Maximize your eBay moola
To get the lowdown on how to get the most money for your Mac, I talked to eBay’s director of education and the author of The Official eBay Bible, Jim “Griff” Griffith.
Q: What’s the first thing to do when selling a computer on eBay?
A: The first thing to do is to take a picture of all of the items. You’re going to do a lot better if you sell the computer with as many of the original accessories and contents as possible. This is where a lot of casual sellers on eBay fall down. Make your photo look professional by putting a background behind your items. In a pinch, a white, or preferably darker-colored, bedsheet will do just fine—no patterns. The point is to isolate the items you’re offering from anything else in the room.
Q: How can someone get an idea of a computer’s value before listing it?
A: It pays to research, and research on eBay is very easy. With something as definitive as a computer, you can search for the computer maker, model, and number if there is one. That will give you some information, but what you really want to do, once you get the search results, is to look over in the left-hand column, under Search Options, for Completed Listings. Then you can see listings that match this keyword search and that have closed in the last two weeks.
If you’re selling something in the auction format, you have to be reasonable with your starting bid. If the research shows something is valued at $100, starting it at $90 is foolish; no one is going to bid. But if you put a starting bid of $10, then your chances of getting a starting bid and getting someone into the game are much better.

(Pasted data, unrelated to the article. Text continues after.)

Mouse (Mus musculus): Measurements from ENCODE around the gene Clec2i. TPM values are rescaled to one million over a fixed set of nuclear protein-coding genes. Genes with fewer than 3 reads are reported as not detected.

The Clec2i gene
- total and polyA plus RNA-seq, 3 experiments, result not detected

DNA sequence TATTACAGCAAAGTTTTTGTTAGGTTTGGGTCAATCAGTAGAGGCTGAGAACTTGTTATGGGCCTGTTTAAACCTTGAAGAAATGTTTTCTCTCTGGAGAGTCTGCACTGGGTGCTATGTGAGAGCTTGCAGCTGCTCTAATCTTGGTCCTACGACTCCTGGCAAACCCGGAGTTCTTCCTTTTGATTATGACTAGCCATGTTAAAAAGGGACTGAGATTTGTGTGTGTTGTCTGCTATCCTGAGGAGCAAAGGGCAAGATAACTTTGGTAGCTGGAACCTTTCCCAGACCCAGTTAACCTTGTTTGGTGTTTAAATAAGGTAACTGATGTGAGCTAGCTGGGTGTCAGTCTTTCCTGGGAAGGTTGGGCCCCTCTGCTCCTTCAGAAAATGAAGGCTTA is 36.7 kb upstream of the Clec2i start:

Q: Is there an advantage to setting a Buy It Now price?
A: There may be, depending on the age and type of the computer. The advantage to a Buy It Now price is that if it’s reasonable, you can make a quick sale. There are a lot of folks who love the auction format, but there are probably just as many, if not more, who are uncomfortable with it and prefer to just search by price, find a good deal, and buy it. Any seller in an auction-format listing can include a Buy It Now price, and doing so can open up the listing’s appeal to a wider array of buyers.
Q: Is it better to have a shorter or longer listing time?
A: There is a general rule that works for most situations. The rarer your item, the more it benefits from being up longer. And if you’re not in a rush, you have nothing to lose by having your item up for seven or ten days.
[ Mathew Honan is a freelance technology writer whose work also appears in the National Journal’s Technology Daily and Wired.]